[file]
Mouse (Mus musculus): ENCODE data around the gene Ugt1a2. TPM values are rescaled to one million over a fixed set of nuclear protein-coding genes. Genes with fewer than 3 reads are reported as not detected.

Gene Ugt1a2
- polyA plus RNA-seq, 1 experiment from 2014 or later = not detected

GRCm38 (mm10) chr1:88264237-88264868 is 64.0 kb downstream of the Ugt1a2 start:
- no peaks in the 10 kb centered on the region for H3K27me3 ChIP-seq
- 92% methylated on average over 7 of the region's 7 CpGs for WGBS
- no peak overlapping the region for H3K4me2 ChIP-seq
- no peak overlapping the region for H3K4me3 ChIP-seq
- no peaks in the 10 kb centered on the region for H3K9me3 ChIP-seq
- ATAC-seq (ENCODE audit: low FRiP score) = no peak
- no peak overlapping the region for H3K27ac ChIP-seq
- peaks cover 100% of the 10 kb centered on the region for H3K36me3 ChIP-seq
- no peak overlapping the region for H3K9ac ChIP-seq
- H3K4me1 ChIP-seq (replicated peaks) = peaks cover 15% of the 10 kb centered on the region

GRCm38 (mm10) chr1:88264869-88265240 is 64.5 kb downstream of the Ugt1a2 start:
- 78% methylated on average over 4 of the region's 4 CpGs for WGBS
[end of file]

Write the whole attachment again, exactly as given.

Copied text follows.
Mouse (Mus musculus): ENCODE data around the gene Ugt1a2. TPM values are rescaled to one million over a fixed set of nuclear protein-coding genes. Genes with fewer than 3 reads are reported as not detected.

Gene Ugt1a2
- polyA plus RNA-seq, 1 experiment from 2014 or later = not detected

GRCm38 (mm10) chr1:88264237-88264868 is 64.0 kb downstream of the Ugt1a2 start:
- no peaks in the 10 kb centered on the region for H3K27me3 ChIP-seq
- 92% methylated on average over 7 of the region's 7 CpGs for WGBS
- no peak overlapping the region for H3K4me2 ChIP-seq
- no peak overlapping the region for H3K4me3 ChIP-seq
- no peaks in the 10 kb centered on the region for H3K9me3 ChIP-seq
- ATAC-seq (ENCODE audit: low FRiP score) = no peak
- no peak overlapping the region for H3K27ac ChIP-seq
- peaks cover 100% of the 10 kb centered on the region for H3K36me3 ChIP-seq
- no peak overlapping the region for H3K9ac ChIP-seq
- H3K4me1 ChIP-seq (replicated peaks) = peaks cover 15% of the 10 kb centered on the region

GRCm38 (mm10) chr1:88264869-88265240 is 64.5 kb downstream of the Ugt1a2 start:
- 78% methylated on average over 4 of the region's 4 CpGs for WGBS